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Introduction: In Linux systems, the kernel serves as the core component responsible for managing system resources and providing essential functionality. CentOS and Red Hat Enterprise Linux (RHEL) are widely used distributions that offer various kernels to choose from. However, it’s often necessary to set a default boot kernel to ensure stability and compatibility with your specific system requirements. In this tutorial, we will explore the steps to set the default boot kernel on CentOS/RHEL 7.

Prerequisites: Before proceeding with the steps outlined in this tutorial, ensure that you have the following:

  1. Access to a CentOS/RHEL 7 system.
  2. Administrative privileges (root access).

Step 1: Checking the Current Default Kernel: To begin, let’s first verify the currently set default boot kernel on your system. Open a terminal or connect to your CentOS/RHEL 7 server using SSH and run the following command:

grubby --default-kernel

Step 2: Listing Available Kernels: Next, we need to list the available kernels on your system. Execute the following command:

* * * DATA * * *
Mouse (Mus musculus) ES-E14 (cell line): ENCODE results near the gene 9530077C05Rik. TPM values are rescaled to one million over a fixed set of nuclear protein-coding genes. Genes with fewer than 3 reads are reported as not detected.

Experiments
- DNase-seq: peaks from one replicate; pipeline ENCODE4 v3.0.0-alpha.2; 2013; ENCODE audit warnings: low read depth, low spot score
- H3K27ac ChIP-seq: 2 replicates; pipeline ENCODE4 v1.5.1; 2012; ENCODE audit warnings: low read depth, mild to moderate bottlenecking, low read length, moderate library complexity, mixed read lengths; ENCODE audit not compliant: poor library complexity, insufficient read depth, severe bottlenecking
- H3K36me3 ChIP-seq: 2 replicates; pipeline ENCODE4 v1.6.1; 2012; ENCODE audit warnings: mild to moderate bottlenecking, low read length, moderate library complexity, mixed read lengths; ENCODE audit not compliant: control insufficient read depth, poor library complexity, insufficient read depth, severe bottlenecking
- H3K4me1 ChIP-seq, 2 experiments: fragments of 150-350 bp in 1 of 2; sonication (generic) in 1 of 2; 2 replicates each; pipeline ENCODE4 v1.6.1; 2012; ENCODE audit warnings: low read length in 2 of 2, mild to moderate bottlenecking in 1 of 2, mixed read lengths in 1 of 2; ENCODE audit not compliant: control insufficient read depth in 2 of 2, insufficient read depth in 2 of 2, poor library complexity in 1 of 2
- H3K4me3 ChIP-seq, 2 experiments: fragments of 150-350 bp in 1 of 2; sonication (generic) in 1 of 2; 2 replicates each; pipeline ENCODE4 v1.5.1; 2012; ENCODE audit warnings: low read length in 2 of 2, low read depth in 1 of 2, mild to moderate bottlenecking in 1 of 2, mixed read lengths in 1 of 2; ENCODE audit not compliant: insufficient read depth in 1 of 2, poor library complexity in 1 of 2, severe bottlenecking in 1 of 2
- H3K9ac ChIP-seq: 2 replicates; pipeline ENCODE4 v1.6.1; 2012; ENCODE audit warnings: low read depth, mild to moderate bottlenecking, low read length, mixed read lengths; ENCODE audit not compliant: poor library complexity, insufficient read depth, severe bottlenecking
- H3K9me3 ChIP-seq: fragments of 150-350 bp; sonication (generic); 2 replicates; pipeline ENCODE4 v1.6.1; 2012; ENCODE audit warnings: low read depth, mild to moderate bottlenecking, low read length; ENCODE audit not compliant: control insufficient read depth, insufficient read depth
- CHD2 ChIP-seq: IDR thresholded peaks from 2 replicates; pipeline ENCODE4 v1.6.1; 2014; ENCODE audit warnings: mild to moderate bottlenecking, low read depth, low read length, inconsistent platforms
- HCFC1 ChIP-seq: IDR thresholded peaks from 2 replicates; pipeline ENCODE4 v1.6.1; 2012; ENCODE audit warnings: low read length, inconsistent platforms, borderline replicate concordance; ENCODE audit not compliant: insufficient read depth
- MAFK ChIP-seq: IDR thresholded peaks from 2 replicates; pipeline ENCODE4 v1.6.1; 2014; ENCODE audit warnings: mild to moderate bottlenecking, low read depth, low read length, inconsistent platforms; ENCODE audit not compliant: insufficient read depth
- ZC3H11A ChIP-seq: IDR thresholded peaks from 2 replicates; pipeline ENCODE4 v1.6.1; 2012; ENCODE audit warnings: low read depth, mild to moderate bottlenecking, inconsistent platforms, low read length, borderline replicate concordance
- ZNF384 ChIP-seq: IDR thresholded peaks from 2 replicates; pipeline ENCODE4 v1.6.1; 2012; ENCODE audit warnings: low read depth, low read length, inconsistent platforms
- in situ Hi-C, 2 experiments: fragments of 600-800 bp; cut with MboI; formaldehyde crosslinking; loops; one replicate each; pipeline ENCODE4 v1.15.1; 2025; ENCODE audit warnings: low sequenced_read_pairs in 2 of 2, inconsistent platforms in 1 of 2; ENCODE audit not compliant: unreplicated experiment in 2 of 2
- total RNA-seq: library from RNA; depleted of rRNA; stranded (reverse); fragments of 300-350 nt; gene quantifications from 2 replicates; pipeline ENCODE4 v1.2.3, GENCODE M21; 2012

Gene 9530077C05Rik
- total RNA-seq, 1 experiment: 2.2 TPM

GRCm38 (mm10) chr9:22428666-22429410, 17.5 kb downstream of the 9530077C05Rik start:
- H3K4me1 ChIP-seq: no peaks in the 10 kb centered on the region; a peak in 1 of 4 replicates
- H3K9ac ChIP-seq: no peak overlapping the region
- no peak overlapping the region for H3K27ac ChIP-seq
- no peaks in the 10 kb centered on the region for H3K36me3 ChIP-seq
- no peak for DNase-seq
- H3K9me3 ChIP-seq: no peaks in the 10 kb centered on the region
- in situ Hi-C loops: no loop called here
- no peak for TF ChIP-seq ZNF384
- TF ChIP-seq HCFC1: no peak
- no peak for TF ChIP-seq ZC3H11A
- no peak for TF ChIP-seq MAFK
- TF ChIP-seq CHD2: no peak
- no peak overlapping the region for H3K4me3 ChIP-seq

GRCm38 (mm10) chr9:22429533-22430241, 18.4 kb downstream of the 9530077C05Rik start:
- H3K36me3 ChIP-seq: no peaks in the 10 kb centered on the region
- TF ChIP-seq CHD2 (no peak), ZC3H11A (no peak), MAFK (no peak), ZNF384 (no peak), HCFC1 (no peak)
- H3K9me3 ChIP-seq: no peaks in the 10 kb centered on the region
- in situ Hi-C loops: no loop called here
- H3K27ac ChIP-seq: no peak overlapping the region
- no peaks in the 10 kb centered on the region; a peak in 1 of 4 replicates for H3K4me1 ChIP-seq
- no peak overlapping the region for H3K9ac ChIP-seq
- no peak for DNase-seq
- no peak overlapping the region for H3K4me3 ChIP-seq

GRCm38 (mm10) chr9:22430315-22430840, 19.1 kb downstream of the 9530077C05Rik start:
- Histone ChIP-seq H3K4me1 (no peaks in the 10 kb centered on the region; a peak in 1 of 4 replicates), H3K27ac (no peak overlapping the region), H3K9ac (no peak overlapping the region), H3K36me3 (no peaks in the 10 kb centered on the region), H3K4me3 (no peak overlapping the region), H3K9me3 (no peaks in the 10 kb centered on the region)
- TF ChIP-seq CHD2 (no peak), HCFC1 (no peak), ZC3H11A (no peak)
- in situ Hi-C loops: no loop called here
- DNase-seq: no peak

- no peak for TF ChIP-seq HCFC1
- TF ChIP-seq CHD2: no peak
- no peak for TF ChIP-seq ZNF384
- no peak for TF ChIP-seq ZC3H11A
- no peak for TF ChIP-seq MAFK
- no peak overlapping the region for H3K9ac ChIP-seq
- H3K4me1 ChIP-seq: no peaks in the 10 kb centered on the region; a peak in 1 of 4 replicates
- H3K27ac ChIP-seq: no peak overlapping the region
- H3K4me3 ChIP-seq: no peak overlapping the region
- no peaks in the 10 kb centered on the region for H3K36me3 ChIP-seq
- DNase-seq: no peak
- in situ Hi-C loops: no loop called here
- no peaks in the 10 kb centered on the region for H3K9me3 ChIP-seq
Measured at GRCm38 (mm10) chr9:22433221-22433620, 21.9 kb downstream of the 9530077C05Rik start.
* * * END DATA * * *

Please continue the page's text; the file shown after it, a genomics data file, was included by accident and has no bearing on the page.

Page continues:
awk -F\' '$1=="menuentry " {print $2}' /etc/grub2.cfg

This command will display a list of kernels installed on your system.

Step 3: Choosing the Desired Kernel: Review the list of available kernels and determine which one you want to set as the default. Make a note of its name.

Step 4: Setting the Default Kernel: To set the desired kernel as the default boot option, run the following command, replacing “KERNEL_NAME” with the name of the kernel you want to use:

grubby --set-default=/boot/vmlinuz-KERNEL_NAME

Note: Replace “/boot/vmlinuz-KERNEL_NAME” with the appropriate path to the kernel you selected.

Step 5: Verifying the Changes: To ensure that the default boot kernel has been successfully set, use the following command:

grubby --default-kernel

The output should now display the name of the kernel you chose in the previous step.

Step 6: Testing the Default Kernel: To confirm that the changes take effect upon reboot, restart your system:

sudo reboot

After the system restarts, verify that the desired kernel is booted by executing the following command:

uname -r

The output should match the kernel name you set as the default.

Conclusion: Setting the default boot kernel on CentOS/RHEL 7 ensures that your system uses the desired kernel version, optimizing stability and compatibility. By following the steps outlined in this tutorial, you can easily configure the default boot kernel according to your specific needs.

Remember, it’s crucial to exercise caution when modifying kernel settings, as an incorrect configuration can potentially lead to system instability or failure.